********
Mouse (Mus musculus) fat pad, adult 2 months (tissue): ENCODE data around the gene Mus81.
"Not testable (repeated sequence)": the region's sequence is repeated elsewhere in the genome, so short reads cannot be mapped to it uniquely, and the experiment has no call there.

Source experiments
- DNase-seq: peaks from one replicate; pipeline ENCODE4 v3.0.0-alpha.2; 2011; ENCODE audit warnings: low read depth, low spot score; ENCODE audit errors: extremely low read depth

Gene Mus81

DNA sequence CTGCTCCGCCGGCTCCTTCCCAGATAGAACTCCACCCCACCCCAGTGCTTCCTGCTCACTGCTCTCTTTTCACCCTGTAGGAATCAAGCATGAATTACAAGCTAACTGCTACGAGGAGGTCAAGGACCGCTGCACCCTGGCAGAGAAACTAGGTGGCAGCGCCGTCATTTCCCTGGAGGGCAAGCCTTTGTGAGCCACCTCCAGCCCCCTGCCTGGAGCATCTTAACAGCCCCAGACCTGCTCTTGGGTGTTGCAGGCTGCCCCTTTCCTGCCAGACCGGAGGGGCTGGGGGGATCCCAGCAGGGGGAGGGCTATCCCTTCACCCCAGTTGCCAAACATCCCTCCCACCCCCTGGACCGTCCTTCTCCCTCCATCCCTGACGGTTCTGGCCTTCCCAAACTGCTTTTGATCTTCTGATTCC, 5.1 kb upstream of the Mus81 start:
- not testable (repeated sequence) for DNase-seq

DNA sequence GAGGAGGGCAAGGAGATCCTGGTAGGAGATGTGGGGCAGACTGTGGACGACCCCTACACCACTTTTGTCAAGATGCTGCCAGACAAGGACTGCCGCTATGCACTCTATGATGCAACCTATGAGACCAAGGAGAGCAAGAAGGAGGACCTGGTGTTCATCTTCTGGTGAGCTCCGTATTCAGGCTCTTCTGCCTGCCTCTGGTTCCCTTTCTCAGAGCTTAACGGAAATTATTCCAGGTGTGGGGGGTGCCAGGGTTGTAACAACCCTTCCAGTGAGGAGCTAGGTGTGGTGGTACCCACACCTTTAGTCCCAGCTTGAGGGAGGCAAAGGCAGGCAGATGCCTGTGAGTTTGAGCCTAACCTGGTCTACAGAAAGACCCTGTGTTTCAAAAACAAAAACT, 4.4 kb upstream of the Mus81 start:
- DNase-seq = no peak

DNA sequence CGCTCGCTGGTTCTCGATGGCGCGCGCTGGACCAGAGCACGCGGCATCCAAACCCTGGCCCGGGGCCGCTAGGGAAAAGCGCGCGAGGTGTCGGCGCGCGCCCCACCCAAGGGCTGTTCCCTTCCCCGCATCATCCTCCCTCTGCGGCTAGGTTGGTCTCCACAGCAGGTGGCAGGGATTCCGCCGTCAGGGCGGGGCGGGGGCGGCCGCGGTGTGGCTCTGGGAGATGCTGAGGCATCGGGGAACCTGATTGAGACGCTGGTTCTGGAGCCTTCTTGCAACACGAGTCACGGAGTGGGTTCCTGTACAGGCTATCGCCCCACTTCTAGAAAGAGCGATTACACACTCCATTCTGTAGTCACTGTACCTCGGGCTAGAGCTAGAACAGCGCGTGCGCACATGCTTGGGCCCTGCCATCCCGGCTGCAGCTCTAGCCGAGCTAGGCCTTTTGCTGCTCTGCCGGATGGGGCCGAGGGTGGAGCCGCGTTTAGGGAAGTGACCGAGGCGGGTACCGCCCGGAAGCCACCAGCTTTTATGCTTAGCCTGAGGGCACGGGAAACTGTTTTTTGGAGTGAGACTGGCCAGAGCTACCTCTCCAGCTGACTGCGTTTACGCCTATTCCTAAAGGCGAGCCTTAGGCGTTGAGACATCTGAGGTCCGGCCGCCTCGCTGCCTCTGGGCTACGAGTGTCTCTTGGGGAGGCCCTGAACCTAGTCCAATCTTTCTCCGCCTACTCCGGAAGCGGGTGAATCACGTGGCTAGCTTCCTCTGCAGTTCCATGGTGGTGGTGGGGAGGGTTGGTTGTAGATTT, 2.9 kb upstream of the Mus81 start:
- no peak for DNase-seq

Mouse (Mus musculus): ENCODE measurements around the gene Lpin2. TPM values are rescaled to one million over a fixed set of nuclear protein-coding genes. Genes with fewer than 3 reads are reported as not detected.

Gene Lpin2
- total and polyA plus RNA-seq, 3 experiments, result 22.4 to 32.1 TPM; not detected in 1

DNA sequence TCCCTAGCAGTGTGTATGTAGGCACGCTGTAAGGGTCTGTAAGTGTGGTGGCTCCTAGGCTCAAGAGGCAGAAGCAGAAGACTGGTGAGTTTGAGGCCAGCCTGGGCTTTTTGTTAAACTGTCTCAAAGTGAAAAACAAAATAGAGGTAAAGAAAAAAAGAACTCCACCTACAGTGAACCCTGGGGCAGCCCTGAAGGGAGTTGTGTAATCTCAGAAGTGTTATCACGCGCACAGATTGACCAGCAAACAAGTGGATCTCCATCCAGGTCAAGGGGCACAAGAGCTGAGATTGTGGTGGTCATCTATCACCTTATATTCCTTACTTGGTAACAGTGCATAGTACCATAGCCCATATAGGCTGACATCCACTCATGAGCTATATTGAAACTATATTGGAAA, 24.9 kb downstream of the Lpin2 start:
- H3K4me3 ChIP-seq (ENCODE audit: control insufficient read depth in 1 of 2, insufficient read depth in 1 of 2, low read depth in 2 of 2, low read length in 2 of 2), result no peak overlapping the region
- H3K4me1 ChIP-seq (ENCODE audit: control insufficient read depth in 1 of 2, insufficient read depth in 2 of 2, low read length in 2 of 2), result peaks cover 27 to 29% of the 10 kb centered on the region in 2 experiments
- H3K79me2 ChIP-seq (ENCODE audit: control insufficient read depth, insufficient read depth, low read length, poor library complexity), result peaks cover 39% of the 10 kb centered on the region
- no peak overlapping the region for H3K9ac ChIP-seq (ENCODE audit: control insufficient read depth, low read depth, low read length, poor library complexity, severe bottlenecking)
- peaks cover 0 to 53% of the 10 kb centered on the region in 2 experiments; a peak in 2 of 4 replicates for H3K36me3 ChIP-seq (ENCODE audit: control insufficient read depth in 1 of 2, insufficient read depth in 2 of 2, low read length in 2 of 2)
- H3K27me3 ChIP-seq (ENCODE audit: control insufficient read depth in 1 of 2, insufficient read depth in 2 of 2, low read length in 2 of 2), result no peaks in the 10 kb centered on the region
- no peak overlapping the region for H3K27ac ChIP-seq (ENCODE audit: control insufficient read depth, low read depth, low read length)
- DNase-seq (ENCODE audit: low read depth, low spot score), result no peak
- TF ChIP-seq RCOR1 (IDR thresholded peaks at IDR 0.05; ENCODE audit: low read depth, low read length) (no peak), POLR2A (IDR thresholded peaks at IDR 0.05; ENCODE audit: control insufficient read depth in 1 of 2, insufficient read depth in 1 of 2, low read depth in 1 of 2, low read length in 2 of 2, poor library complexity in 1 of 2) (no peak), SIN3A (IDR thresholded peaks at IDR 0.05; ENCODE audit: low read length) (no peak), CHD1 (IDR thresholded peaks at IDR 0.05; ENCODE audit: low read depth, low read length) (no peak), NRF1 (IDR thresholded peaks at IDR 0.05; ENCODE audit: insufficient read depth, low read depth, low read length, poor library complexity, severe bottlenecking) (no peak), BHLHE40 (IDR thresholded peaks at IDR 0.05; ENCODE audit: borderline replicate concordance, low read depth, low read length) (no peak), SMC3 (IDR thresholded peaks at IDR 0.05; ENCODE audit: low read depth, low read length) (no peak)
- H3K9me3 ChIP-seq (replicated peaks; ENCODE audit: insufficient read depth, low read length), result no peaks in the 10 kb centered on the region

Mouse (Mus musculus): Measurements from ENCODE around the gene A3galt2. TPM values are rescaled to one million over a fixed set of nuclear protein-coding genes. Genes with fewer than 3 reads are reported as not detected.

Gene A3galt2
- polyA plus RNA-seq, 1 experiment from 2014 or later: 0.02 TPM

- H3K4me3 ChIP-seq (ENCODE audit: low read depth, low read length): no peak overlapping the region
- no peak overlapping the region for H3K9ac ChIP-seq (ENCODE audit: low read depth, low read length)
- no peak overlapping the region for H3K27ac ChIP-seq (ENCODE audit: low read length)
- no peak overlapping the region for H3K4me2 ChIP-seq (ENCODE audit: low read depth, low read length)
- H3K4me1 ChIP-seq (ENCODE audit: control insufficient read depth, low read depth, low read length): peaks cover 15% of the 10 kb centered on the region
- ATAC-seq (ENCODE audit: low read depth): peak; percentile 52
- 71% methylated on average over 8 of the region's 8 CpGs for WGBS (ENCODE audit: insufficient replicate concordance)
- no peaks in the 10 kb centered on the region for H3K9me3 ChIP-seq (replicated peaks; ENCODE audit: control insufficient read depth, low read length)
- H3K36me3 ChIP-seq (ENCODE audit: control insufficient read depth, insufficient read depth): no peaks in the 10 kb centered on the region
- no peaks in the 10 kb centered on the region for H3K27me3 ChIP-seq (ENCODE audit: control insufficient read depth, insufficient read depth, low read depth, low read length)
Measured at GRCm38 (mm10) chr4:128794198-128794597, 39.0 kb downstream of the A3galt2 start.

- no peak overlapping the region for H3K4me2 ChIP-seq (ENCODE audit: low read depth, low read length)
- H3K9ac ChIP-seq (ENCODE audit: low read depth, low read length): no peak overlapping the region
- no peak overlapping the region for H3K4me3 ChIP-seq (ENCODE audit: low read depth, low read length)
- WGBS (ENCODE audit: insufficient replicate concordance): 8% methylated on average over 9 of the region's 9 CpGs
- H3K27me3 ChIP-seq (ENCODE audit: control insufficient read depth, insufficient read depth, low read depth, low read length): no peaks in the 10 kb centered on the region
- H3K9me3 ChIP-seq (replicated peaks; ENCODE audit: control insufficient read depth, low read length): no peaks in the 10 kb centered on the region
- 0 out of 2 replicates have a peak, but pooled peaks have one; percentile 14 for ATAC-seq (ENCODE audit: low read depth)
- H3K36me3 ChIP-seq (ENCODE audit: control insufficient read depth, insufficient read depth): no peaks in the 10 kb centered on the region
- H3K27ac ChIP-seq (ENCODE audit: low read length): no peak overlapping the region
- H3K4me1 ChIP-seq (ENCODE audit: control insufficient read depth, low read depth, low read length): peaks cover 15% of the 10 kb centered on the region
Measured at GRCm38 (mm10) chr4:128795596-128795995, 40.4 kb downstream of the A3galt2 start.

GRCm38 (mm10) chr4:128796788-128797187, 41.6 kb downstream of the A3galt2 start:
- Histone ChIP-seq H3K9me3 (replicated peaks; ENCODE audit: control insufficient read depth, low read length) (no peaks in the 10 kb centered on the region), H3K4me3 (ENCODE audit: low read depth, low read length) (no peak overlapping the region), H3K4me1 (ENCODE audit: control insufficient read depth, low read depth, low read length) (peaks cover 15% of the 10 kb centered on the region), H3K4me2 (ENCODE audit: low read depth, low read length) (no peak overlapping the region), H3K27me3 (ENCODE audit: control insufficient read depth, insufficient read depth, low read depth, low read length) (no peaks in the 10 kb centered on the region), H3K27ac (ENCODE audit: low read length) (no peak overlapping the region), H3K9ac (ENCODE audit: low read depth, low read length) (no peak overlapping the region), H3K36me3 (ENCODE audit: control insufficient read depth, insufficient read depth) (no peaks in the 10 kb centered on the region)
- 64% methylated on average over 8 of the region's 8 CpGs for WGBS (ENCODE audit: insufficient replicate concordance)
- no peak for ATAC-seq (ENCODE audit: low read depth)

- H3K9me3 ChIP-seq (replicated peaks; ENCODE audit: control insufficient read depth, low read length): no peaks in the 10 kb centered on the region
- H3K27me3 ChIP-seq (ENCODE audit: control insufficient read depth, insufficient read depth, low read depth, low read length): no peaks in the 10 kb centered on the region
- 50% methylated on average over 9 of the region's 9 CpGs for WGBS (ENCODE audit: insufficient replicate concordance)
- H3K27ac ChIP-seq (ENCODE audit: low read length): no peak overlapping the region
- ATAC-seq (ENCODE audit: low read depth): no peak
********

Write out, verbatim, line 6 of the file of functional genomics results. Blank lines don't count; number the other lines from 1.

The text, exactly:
DNA sequence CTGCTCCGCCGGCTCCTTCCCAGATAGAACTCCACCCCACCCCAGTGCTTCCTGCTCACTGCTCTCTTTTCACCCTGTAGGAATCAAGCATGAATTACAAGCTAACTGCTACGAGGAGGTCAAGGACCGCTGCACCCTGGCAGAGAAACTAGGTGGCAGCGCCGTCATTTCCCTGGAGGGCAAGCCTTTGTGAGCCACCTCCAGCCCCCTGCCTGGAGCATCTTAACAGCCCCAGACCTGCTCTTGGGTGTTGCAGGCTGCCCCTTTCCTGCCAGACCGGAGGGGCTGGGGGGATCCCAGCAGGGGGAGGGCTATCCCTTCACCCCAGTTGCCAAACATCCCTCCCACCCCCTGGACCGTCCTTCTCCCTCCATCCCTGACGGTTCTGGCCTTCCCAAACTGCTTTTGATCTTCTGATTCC, 5.1 kb upstream of the Mus81 start: